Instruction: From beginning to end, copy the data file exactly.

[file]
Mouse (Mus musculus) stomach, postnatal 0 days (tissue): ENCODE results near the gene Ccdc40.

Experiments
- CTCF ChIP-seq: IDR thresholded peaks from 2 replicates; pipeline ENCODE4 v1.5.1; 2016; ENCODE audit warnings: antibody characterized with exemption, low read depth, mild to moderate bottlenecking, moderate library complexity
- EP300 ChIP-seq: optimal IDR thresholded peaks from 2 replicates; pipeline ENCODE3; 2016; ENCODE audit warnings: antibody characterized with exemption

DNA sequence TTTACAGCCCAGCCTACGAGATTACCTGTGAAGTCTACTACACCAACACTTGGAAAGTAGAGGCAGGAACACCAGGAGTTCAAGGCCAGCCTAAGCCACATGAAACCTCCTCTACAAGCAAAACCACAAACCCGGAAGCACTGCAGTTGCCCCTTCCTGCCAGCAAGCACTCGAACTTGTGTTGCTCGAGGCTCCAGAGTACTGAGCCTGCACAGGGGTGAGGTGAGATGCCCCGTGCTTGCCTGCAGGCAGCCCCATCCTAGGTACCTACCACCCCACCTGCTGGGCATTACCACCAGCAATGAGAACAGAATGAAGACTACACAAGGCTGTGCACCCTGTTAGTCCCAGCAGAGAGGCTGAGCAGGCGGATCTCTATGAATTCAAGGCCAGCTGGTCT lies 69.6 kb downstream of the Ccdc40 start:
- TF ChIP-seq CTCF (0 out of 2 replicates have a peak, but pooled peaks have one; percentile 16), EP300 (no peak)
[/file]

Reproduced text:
Mouse (Mus musculus) stomach, postnatal 0 days (tissue): ENCODE results near the gene Ccdc40.

Experiments
- CTCF ChIP-seq: IDR thresholded peaks from 2 replicates; pipeline ENCODE4 v1.5.1; 2016; ENCODE audit warnings: antibody characterized with exemption, low read depth, mild to moderate bottlenecking, moderate library complexity
- EP300 ChIP-seq: optimal IDR thresholded peaks from 2 replicates; pipeline ENCODE3; 2016; ENCODE audit warnings: antibody characterized with exemption

DNA sequence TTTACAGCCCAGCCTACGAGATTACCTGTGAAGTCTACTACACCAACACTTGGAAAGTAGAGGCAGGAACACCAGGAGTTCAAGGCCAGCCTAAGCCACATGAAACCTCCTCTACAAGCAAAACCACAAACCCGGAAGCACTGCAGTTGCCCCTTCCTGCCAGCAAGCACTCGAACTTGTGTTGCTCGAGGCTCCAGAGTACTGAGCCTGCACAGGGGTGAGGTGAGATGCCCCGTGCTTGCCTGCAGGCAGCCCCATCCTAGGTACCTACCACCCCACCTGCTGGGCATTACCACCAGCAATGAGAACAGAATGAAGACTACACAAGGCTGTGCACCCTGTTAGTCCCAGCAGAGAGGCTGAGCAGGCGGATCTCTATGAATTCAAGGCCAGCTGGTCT lies 69.6 kb downstream of the Ccdc40 start:
- TF ChIP-seq CTCF (0 out of 2 replicates have a peak, but pooled peaks have one; percentile 16), EP300 (no peak)